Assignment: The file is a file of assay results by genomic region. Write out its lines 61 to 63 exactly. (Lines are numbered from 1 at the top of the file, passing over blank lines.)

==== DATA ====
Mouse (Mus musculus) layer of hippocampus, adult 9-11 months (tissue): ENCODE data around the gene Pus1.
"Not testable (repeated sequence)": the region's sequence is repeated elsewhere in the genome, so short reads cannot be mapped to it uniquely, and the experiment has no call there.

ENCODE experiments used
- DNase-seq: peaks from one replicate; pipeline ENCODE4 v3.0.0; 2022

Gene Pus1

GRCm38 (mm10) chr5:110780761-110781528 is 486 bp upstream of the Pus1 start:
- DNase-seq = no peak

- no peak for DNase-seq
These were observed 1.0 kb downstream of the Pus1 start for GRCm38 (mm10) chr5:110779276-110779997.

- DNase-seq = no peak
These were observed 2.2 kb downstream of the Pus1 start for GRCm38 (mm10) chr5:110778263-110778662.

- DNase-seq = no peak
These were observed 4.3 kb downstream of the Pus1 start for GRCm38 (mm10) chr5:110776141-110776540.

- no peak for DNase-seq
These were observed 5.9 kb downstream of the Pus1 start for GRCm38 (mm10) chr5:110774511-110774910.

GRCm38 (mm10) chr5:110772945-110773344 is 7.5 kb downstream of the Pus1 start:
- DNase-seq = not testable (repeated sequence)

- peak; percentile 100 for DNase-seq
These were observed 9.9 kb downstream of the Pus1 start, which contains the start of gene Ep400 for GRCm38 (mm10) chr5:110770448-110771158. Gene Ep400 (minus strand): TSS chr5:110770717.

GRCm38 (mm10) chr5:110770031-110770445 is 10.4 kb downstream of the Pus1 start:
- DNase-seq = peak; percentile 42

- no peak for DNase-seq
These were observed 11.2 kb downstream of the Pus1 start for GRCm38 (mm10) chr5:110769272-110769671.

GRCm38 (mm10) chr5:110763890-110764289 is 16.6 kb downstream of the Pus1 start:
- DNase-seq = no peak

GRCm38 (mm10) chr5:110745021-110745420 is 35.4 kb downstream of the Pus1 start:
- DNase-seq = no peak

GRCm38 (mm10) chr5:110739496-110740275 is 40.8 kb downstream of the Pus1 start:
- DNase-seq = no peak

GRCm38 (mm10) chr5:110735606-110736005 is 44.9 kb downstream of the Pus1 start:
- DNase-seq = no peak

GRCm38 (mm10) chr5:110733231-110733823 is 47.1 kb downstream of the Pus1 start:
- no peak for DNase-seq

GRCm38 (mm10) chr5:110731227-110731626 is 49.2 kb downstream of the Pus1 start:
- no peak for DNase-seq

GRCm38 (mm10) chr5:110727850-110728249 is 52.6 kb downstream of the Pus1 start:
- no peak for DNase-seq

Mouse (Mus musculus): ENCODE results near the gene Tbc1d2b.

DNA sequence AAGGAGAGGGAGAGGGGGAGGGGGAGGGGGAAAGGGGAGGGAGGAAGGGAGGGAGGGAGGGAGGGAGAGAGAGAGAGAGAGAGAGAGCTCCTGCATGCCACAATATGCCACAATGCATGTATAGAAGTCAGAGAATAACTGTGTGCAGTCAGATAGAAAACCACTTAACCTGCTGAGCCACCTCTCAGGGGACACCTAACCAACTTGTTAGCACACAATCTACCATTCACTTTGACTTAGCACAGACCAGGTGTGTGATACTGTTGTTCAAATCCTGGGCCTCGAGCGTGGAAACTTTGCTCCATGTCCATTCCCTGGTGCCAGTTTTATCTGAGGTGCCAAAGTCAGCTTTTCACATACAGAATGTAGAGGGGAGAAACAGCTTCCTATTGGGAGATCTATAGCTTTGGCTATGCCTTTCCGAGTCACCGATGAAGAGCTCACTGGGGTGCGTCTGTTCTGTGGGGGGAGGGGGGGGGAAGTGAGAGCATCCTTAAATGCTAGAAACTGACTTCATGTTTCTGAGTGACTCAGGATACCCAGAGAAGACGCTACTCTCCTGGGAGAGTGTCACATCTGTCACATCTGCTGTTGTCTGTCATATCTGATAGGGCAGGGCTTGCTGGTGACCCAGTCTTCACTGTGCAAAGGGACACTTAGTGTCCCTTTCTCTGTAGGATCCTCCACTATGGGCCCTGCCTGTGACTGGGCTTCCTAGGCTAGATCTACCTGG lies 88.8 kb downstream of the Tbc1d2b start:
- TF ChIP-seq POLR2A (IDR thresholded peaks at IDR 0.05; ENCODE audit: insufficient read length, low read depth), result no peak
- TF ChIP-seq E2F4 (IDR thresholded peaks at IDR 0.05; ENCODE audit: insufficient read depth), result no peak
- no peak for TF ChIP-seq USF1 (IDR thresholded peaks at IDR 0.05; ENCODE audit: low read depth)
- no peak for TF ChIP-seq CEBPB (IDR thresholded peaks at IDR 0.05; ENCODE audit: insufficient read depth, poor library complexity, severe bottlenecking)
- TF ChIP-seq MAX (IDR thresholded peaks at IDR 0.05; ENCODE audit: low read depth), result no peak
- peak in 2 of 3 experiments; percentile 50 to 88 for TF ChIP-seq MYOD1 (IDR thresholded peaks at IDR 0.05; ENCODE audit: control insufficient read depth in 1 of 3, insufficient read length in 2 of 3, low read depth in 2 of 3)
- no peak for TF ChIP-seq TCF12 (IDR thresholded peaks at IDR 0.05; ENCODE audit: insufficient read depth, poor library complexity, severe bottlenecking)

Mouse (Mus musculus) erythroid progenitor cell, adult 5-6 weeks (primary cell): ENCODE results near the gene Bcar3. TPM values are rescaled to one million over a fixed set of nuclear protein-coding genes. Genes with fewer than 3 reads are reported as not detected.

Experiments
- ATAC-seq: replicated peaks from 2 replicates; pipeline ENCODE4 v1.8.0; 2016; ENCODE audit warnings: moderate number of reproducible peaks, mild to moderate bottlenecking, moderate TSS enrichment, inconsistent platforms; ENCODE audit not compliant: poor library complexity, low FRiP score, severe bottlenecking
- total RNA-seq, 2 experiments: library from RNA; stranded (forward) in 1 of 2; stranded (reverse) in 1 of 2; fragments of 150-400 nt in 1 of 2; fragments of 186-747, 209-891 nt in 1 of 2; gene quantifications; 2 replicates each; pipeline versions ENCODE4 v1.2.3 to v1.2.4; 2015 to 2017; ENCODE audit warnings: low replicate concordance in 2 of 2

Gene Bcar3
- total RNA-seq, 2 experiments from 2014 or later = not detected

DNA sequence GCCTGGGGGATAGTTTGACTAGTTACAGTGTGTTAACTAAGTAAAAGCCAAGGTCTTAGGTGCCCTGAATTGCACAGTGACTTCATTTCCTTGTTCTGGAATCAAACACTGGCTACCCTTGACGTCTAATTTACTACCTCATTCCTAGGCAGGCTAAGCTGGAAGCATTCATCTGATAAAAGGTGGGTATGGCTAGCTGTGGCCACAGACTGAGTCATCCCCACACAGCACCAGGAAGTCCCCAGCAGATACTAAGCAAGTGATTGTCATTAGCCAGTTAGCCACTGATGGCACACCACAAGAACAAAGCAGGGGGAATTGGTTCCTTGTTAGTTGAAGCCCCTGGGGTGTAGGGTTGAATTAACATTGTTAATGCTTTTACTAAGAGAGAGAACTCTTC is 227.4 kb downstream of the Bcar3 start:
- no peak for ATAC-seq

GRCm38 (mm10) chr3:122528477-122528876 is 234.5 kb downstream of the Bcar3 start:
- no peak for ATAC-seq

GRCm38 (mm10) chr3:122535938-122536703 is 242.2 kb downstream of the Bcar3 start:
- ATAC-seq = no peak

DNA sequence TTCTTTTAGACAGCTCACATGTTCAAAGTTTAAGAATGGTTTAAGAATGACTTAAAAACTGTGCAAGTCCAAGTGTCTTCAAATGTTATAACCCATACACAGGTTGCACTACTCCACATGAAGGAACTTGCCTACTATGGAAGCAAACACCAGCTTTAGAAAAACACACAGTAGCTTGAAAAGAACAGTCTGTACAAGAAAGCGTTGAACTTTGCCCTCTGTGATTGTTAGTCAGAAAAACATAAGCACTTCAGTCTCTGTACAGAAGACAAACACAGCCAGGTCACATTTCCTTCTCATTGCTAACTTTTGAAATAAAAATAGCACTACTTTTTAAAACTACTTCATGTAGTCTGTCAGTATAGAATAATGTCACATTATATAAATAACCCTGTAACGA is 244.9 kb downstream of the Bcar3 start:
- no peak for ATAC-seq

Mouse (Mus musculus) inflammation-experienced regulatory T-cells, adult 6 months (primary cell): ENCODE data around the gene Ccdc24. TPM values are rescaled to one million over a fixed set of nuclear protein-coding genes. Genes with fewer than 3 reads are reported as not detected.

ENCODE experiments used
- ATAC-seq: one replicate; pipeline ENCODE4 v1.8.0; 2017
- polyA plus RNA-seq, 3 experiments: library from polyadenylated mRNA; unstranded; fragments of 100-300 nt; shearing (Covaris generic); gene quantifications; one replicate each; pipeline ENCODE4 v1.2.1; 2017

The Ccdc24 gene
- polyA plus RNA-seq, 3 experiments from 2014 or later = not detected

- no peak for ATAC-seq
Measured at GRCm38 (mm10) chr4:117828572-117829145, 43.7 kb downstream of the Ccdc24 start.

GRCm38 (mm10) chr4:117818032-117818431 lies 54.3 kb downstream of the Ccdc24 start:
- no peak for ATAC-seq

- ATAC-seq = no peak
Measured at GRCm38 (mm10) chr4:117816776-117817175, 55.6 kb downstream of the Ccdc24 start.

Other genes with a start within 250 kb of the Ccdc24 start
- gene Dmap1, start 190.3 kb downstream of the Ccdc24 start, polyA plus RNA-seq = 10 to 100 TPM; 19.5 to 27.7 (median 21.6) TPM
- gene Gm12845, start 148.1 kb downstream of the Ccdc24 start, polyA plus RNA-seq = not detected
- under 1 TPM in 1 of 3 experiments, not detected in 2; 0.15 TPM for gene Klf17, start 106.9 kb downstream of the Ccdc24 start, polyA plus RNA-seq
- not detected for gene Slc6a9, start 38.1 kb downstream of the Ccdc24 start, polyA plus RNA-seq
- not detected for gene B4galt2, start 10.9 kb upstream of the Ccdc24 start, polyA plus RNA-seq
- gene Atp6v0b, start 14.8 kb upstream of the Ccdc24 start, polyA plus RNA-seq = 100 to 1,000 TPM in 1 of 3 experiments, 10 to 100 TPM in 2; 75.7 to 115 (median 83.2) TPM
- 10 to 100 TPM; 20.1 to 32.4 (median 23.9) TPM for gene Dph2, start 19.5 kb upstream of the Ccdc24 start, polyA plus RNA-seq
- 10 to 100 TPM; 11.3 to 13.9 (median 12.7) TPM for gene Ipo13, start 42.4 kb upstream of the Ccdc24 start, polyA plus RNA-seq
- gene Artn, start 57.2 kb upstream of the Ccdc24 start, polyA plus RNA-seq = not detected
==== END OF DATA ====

Mouse (Mus musculus) inflammation-experienced regulatory T-cells, adult 6 months (primary cell): ENCODE data around the gene Ccdc24. TPM values are rescaled to one million over a fixed set of nuclear protein-coding genes. Genes with fewer than 3 reads are reported as not detected.

ENCODE experiments used
- ATAC-seq: one replicate; pipeline ENCODE4 v1.8.0; 2017